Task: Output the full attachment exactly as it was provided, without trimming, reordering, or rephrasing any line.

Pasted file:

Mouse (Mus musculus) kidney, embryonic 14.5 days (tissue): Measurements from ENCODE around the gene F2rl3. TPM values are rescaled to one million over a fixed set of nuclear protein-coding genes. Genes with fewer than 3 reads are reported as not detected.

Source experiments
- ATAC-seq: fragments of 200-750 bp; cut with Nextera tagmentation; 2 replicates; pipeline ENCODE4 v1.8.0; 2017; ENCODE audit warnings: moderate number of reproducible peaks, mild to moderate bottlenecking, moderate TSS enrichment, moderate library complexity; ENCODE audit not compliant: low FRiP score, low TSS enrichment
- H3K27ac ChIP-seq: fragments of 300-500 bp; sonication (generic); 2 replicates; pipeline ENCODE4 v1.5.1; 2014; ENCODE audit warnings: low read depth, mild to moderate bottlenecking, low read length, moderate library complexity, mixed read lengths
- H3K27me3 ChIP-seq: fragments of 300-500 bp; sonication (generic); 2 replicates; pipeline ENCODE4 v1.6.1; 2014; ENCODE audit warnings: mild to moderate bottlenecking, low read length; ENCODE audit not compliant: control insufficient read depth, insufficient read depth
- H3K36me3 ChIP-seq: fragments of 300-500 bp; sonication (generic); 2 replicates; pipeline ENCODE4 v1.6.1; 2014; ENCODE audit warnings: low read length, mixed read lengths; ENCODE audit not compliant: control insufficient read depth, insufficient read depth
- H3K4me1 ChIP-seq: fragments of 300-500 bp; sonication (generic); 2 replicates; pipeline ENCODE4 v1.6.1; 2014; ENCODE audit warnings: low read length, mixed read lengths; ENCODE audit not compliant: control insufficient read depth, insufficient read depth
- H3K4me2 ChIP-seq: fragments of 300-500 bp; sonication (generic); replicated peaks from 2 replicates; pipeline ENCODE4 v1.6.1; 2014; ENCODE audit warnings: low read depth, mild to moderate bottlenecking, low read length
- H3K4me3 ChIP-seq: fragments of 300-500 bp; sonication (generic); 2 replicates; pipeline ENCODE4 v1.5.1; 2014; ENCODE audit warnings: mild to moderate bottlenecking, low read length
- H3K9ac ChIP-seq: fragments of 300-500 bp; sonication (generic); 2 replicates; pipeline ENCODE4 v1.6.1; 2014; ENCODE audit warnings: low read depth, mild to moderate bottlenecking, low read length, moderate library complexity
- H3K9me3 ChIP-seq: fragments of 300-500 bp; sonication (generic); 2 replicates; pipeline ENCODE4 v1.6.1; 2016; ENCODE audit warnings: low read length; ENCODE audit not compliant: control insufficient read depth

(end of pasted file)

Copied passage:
Mouse (Mus musculus) kidney, embryonic 14.5 days (tissue): Measurements from ENCODE around the gene F2rl3. TPM values are rescaled to one million over a fixed set of nuclear protein-coding genes. Genes with fewer than 3 reads are reported as not detected.

Source experiments
- ATAC-seq: fragments of 200-750 bp; cut with Nextera tagmentation; 2 replicates; pipeline ENCODE4 v1.8.0; 2017; ENCODE audit warnings: moderate number of reproducible peaks, mild to moderate bottlenecking, moderate TSS enrichment, moderate library complexity; ENCODE audit not compliant: low FRiP score, low TSS enrichment
- H3K27ac ChIP-seq: fragments of 300-500 bp; sonication (generic); 2 replicates; pipeline ENCODE4 v1.5.1; 2014; ENCODE audit warnings: low read depth, mild to moderate bottlenecking, low read length, moderate library complexity, mixed read lengths
- H3K27me3 ChIP-seq: fragments of 300-500 bp; sonication (generic); 2 replicates; pipeline ENCODE4 v1.6.1; 2014; ENCODE audit warnings: mild to moderate bottlenecking, low read length; ENCODE audit not compliant: control insufficient read depth, insufficient read depth
- H3K36me3 ChIP-seq: fragments of 300-500 bp; sonication (generic); 2 replicates; pipeline ENCODE4 v1.6.1; 2014; ENCODE audit warnings: low read length, mixed read lengths; ENCODE audit not compliant: control insufficient read depth, insufficient read depth
- H3K4me1 ChIP-seq: fragments of 300-500 bp; sonication (generic); 2 replicates; pipeline ENCODE4 v1.6.1; 2014; ENCODE audit warnings: low read length, mixed read lengths; ENCODE audit not compliant: control insufficient read depth, insufficient read depth
- H3K4me2 ChIP-seq: fragments of 300-500 bp; sonication (generic); replicated peaks from 2 replicates; pipeline ENCODE4 v1.6.1; 2014; ENCODE audit warnings: low read depth, mild to moderate bottlenecking, low read length
- H3K4me3 ChIP-seq: fragments of 300-500 bp; sonication (generic); 2 replicates; pipeline ENCODE4 v1.5.1; 2014; ENCODE audit warnings: mild to moderate bottlenecking, low read length
- H3K9ac ChIP-seq: fragments of 300-500 bp; sonication (generic); 2 replicates; pipeline ENCODE4 v1.6.1; 2014; ENCODE audit warnings: low read depth, mild to moderate bottlenecking, low read length, moderate library complexity
- H3K9me3 ChIP-seq: fragments of 300-500 bp; sonication (generic); 2 replicates; pipeline ENCODE4 v1.6.1; 2016; ENCODE audit warnings: low read length; ENCODE audit not compliant: control insufficient read depth